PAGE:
The millions of television viewers who witnessed the impressive opening of Geneva-2 in the Swiss town of Montreux on Jan. 22, a conference billed as the ultimate diplomatic platform for bringing peace to Syria, were given no hint that it was a put-up job. Meanwhile, Thursday, the conference broke up in disarray.
They saw the world’s top diplomats, US Secretary of State John Kerry and Russian Foreign Minister Sergei Lavrov rubbing shoulders at this major event with Syrian Foreign Minister Walid Moallam, and in deep conversation with UN Secretary General Ban Ki-Moon as some 30 foreign ministers were milling about under the cameras.
In fact, DEBKA Weekly's sources reveal, they were acting out their parts in a Bolshoi-scale production staged inimitably by Moscow as an exercise in misdirection.
The real action had moved secretly to an alternative venue. A senior intelligence official was shocked by disbelief into wondering how Kerry and Lavrov could have agreed to be part of a public piece of deception on this scale. He called it "the biggest diplomatic fraud in a decade."
On Jan. 21, debkafile disclosed that an Iranian delegation had secretly arrived in Switzerland for the conference, although Ban Ki-moon had cancelled his invitation to Tehran at Washington’s insistence. The delegation put up at a hotel far from the conference venue to avoid attracting attention.
This story was not picked up by any world media. All they covered were the opening session in Montreux, interviews with delegates, especially the Syrian opposition, and reports by the UN mediator Lakhdar Brahimi on his daily shuttle between the Syrian government and opposition delegations, who were persuaded to sit in the same room, but not to talk.
Oddly enough, the august gathering of foreign ministers never seemed to hold any full-dress sessions.
Iran admitted through the back-door for a decisive role
Brahimi and the two Syrian delegations knew they were acting out a charade.
The real deliberations had moved in secret to the Swiss capital Bern. There a different panel got down to the real nitty gritty of the Syrian dispute. Representation there was whittled down sharply to senior US, Russian, Iranian, Syrian government and Syrian opposition representatives, whose identity was kept under close wraps, along with the existence of this alternative forum.
DEBKA Weekly's intelligence sources were able nonetheless to penetrate the information blackout and discovered the identities of the two Syrian delegation leaders:
The government team is led by Deputy Foreign Minister Faisal Makdad.
Every so often Makdad returns to Geneva for a few hours and talks to journalists, so that his absence remains unnoticed.
The Syrian opposition delegation is headed by one of Assad's oldest rivals, Michel Kilo.
By the ruse of splitting the conference into the public Geneva-2 and secret Bern-1, John Kerry and Sergei Lavrov have achieved several goals:
1. The UN and Secretary Ban Ki-moon were detached from the bargaining over a ceasefire in Syria.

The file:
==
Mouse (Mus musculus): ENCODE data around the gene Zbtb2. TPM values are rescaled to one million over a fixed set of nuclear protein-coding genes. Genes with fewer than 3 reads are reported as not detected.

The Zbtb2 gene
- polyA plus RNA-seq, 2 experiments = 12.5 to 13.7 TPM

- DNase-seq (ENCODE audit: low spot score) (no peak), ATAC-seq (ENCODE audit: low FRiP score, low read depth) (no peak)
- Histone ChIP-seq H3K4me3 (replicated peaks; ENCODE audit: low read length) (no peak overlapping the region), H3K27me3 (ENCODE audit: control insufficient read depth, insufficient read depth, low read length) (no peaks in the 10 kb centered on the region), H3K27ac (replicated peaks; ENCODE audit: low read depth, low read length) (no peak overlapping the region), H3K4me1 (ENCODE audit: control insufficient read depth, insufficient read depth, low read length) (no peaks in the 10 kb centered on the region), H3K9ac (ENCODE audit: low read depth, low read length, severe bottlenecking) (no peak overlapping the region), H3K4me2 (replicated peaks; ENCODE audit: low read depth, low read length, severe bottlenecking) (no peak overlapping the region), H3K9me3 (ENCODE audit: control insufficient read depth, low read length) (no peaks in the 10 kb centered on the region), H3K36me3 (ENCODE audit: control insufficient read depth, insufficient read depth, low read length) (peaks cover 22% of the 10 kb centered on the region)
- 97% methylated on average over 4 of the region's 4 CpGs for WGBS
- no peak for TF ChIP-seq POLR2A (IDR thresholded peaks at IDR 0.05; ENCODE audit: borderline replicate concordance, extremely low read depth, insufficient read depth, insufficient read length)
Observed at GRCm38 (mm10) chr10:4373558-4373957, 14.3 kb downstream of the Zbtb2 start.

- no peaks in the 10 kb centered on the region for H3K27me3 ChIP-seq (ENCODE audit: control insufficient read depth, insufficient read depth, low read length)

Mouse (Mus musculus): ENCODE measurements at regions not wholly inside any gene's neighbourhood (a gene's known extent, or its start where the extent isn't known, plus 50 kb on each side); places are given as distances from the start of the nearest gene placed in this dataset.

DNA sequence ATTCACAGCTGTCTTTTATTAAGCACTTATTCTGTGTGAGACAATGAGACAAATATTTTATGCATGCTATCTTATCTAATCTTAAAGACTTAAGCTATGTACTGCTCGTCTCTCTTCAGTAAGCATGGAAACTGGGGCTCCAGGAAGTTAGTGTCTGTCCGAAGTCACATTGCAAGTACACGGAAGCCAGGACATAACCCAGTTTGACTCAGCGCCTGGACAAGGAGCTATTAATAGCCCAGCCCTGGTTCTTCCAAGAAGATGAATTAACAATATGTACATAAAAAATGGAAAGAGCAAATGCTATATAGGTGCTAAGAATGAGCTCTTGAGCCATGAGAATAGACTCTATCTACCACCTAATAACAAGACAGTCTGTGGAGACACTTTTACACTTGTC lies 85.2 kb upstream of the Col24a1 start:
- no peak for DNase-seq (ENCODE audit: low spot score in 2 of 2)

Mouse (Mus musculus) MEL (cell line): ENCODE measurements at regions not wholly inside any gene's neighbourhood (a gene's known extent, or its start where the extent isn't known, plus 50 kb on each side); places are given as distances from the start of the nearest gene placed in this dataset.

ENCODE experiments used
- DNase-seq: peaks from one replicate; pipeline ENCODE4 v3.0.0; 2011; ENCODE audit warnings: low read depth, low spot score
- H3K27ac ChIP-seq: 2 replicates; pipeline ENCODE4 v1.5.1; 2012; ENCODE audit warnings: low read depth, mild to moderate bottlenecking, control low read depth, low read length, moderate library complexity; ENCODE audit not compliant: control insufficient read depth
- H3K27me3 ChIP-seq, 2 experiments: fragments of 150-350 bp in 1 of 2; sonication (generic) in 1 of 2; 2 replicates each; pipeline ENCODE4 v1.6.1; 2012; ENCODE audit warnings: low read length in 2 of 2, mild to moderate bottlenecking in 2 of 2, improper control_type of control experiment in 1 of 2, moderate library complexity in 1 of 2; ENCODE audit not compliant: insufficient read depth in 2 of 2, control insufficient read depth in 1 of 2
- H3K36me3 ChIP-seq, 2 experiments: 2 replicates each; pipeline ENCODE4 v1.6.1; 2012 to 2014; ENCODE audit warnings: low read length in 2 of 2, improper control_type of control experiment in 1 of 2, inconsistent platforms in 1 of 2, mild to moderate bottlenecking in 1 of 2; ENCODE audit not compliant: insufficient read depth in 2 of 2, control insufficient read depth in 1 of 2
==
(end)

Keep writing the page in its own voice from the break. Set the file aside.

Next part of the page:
2. Britain, France and Germany Washington and Moscow are also removed from essential policy-making for Syria’s future, although they are still in the room for the nuclear negotiations with Iran.
3. Uninvited too were Mid East Arab teams: Saudi Arabia, Qatar, Oman and the UAE.
4. Iran arrived through the back door to a seat alongside Washington and Moscow at the top table for decision-makers.
Tehran holds the keys in Damascus to peace and war
The Iranians were given full honors in Bern when the two superpowers saw they would never resolve the Syrian conflict without Tehran’s cooperation in two areas:
a) Only the Iranians have direct access through Al Qods Brigades Commander Gen. Qassem Soleimani to President Bashar Assad’s inner circle of generals in Damascus. This circle is headed by Assad's most trusted general, his younger brother, Maher al-Assad, who commands the Syrian Republican Guard and the army's elite Fourth Armored Division.
It has become clear to the Americans and Russians that this inner circle is the only address in Damascus today for important decisions. Assad is almost a hostage in his palace. Access to that circle of generals is available only through Soleimani. This puts Iran in the driver’s seat in Bern.
b). Tehran’s second high military card is Hizballah, which defers to no one else. It is entirely up to Iran to decide whether all or part of these Shiite fighters withdraws from the Syrian battlefield and returns home to Lebanon. Since Hizballah’s role has become pivotal to the Syria army’s performance in key sectors of the war, Tehran possesses more leverage than any other foreign power over Assad and his inner circle.
Finding a contender for Assad’s run for president
DEBKA Weekly's sources say that it was at the initiative of Washington and Moscow that Iran persuaded Assad to run for another term as president in the June election, the first vote set to take place under the new constitution approved by national referendum on Feb. 26, 2012, in the middle of the civil war.
Two years ago, Assad never imagined that the constitution he wrote himself would serve the US and Russia as their main tool of diplomacy for his country’s future.
This constitution prohibits a once-man race for the presidency. There must be at least two contenders for the election to be legal.
Assad and his generals much prefer to choose the second contender to make sure he poses no challenge to Assad’s return to the office of president. But the US, Russian and Iranian negotiators at Bern are haggling intensely over a contender on whom they can all agree. They haven’t hit on one yet.